Another barrier is building the algorithms and software to run on these devices. While this doesn’t get as much attention in the media, it’s just as important. Similar to how specialised classical software is needed to address complex problems using classical computers, solving problems using quantum hardware requires highly specialised software. Here, too, progress is being made; companies like 1QBit are exploring today how quantum software can be used to address some of the largest challenges faced by some of the world’s largest companies.
5. Is there anything we can start doing now?
There’s still a ways to go before the technology is meaningfully commercialized. That being said, it may be useful to start learning more about quantum computing now so you can start thinking about how the technology might be applied and what impact it could have on your business. Quantum computing has the potential to enable many new, radical applications and revolutionise industries. If we’ve learned anything from past technological revolutions, it’s that it doesn’t hurt to think ahead.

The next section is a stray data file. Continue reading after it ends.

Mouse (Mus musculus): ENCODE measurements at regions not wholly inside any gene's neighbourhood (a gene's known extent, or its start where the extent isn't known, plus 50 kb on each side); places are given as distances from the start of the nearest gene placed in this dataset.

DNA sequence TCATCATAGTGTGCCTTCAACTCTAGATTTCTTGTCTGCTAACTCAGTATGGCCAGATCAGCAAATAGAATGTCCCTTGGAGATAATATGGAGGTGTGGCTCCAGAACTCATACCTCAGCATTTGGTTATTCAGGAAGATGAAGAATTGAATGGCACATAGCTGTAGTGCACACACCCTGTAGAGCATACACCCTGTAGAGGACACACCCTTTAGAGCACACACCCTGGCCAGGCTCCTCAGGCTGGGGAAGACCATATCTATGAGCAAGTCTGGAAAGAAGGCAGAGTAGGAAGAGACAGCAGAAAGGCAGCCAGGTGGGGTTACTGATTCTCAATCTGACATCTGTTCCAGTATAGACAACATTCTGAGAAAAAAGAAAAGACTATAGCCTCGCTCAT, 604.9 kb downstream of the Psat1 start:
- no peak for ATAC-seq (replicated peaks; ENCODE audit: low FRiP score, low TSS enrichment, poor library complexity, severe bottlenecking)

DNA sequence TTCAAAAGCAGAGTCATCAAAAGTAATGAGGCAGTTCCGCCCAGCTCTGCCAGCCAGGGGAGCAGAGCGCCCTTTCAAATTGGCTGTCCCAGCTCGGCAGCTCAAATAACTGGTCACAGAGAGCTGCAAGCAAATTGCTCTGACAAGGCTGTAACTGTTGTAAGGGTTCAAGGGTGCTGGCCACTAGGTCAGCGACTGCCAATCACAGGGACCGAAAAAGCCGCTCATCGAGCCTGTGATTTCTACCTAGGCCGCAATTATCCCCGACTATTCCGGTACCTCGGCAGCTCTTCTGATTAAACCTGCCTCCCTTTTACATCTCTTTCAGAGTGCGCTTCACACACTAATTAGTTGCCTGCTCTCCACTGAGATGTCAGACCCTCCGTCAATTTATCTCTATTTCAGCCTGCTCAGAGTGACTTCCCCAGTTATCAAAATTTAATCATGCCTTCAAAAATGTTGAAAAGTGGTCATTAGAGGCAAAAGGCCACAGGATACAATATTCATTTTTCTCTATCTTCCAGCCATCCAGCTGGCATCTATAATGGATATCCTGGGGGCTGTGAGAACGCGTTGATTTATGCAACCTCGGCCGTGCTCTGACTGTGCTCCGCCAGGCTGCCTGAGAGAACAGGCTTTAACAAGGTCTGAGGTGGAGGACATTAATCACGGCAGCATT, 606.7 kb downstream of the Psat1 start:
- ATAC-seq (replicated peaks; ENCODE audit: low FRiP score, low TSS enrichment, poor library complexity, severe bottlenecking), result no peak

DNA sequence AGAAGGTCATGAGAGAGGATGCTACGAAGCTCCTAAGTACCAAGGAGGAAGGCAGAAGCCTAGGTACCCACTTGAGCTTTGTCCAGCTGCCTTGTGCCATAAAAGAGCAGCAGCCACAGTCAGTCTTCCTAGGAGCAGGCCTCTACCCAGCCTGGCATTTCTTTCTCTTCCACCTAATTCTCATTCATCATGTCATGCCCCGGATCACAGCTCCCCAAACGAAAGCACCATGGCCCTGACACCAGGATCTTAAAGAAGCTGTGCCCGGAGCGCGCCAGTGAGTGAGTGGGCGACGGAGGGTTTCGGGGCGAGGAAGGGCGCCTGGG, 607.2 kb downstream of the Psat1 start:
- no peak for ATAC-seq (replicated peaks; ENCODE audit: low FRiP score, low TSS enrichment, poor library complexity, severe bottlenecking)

About the author
Andrew is an analyst at 1QBit, the Vancouver-based company that builds quantum and quantum-inspired software. Prior to joining 1QBit, he worked with a variety of organisations, including a boutique investment bank, Statistics Canada, and an academic research lab specialising in metal organic frameworks. Andrew recently graduated with distinction from the University of British Columbia with a BSc in Statistics and Economics.